Project Cortex uses AI to organise content, delivering topic cards, topic pages and knowledge centres in Office, Outlook and Teams. Microsoft's history with knowledge management goes back a long way, from pre-SharePoint tooling with Site Server, through its abortive Knowledge Network platform, to today's mix of Bing and the Microsoft Graph for Microsoft 365 subscribers. Now the company is trying again, adding machine learning to the mix to help organisations understand what they know, and more importantly, who knows it. This time there's a lot more training data, a deeper understanding of the knowledge graph that underpins most businesses, and above all, the hyperscale compute of the modern cloud. Microsoft's Project Cortex is an ambitious set of tools built around Microsoft 365, intended to automate the complex process of building and deploying knowledge management systems.
Peggy Smedley: …I really think people need to understand when we talk about AI (artificial intelligence), it's evolving into a lot of different things. I've talked about big brother and we think about how we've evolved from that. AI is becoming that in a lot of different ways… Do you believe that we've ended up in this surveillance economy that we're describing? Steve O'Brien: So, generally I agree that we're in a surveillance economy. What we tend to mean by surveillance economy is that our data that we produce online has been commodified and produces value. And oftentimes we exchange the value of that data for free services or things that we like, like Gmail. I personally love the photos that Facebook resurfaces for me every year of my family as they grow up. Smedley: So, then how did we get there? I mean, the way that we got there is because we're getting these new services and we love that. But at the same time when we advance and we get these things, we also get the downsides. We get that baby monitor that gets hacked and that just gets so darn creepy.
Andy O'Brien, CEO of M&M Food Market, is photographed in the company's Toronto offices. At M&M Food Market, the most valuable product isn't necessarily the food, but the mix of different ingredients the company uses to grow in Canada's highly competitive grocery and prepared meals sector. The recipe isn't complicated: Take a well-known brand – M&M Meats until the company rebranded in 2016 – add a helping of customer data and sprinkle it with predictive analytics and artificial intelligence tools. A company that has gone from a niche purveyor of bacon-wrapped filet to a data-driven prepared-food business tuned into customer habits and desires. M&M's mission today is to be agile and attentive to the appetites of millions of regular customers across Canada, says its chief executive officer, Andy O'Brien.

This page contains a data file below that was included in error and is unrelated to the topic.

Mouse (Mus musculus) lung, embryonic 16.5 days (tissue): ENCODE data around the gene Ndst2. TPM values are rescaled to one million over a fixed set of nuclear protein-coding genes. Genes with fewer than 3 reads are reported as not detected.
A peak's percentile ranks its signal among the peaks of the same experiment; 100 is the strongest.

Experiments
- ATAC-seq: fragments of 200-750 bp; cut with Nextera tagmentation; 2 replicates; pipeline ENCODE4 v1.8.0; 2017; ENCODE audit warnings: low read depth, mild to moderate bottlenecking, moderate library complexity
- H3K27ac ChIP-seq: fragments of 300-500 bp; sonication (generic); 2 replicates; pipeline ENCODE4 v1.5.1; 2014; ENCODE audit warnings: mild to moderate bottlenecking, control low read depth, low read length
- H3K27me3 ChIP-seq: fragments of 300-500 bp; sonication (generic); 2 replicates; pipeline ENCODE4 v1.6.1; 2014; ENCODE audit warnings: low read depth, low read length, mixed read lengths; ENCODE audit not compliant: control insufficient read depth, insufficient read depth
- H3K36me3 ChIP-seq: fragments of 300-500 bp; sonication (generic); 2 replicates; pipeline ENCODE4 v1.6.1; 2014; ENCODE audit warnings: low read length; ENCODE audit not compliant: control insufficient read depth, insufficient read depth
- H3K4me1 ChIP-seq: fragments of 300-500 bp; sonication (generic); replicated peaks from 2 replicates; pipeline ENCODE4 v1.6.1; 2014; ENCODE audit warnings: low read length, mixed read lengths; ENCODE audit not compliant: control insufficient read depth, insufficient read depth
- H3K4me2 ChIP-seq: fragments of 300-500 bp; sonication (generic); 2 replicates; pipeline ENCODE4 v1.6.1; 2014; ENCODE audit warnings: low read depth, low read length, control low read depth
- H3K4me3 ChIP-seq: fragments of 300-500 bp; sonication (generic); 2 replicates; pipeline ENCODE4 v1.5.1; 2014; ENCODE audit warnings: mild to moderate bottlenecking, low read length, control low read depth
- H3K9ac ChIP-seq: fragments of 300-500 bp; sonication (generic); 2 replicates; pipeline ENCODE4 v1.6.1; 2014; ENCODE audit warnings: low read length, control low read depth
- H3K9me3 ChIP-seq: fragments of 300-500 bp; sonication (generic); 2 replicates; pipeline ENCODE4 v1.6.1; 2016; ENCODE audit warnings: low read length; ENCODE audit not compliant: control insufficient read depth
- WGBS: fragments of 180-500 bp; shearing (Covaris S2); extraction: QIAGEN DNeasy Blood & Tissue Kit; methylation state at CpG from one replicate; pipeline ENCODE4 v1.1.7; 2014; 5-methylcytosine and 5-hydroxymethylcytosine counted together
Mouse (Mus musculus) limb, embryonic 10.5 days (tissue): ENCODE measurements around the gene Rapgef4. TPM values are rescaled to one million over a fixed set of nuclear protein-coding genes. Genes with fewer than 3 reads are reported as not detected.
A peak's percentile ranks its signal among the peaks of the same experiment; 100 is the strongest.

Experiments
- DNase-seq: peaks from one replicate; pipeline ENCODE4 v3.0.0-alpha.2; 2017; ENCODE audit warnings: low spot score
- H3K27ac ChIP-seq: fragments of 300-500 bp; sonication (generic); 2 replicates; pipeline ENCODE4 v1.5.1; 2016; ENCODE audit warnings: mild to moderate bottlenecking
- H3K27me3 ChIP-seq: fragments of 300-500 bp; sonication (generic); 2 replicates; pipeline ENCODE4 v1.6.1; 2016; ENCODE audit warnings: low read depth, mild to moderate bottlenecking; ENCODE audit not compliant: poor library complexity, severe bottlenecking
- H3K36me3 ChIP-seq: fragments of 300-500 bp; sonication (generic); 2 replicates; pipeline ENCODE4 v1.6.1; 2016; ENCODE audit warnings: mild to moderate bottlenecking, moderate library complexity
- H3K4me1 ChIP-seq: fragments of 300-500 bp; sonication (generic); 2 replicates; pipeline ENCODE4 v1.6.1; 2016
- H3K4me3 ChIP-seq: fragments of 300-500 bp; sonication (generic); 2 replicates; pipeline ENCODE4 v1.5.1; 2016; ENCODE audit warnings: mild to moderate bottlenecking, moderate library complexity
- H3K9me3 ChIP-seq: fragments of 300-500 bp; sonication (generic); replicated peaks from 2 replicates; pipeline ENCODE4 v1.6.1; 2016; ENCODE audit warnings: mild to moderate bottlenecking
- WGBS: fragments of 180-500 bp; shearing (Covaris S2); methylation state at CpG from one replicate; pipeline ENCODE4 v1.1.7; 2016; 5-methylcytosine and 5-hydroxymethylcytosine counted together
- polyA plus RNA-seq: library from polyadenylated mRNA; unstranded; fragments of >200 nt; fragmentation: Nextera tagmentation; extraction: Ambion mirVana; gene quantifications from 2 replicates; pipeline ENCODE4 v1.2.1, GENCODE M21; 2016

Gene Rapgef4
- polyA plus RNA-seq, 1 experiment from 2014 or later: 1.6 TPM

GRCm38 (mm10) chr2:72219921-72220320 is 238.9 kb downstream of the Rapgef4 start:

WASHINGTON – Defense Secretary Mark Esper and other administration officials joined President Donald Trump in trying to draw attention to dissent in Iran instead of lingering questions about the scale of the threat used to justify a drone strike on Iran's top military leader. Esper added to the uncertainty over the intelligence behind the recent killing of Gen. Qassem Soleimani when he said Sunday that he had seen no hard evidence that four American embassies had been under possible threat. Trump said last Friday that Soleimani had been planning such an attack. In appearances Sunday on news shows, both Esper and national security adviser Robert O'Brien said they agreed that Iran might have hit more than just the U.S. Embassy in the Iraqi capital. "It is certainly consistent with the intelligence to assume that they would have hit embassies in at least four countries," O'Brien said.
WASHINGTON – Defense Secretary Mark Esper explicitly said Sunday that he had seen no hard evidence that four American embassies had been under possible threat when President Donald Trump authorized the targeting of Iran's top commander, raising questions about the scale of the threat described by Trump last week. As the administration struggled with its justification for the drone strike that killed Gen. Qassem Soleimani, Esper and other officials tried to refocus attention on voices of dissent in Iran. Esper said street protests in Tehran show the Iranian people are hungry for a more accountable government after leaders denied, then admitted shooting down a Ukrainian passenger plane. The plane was downed shortly after Iran launched strikes against U.S. bases in Iraq in retaliation for Soleimani's killing. "You can see the Iranian people are standing up and asserting their rights, their aspirations for a better government -- a different regime," Esper said.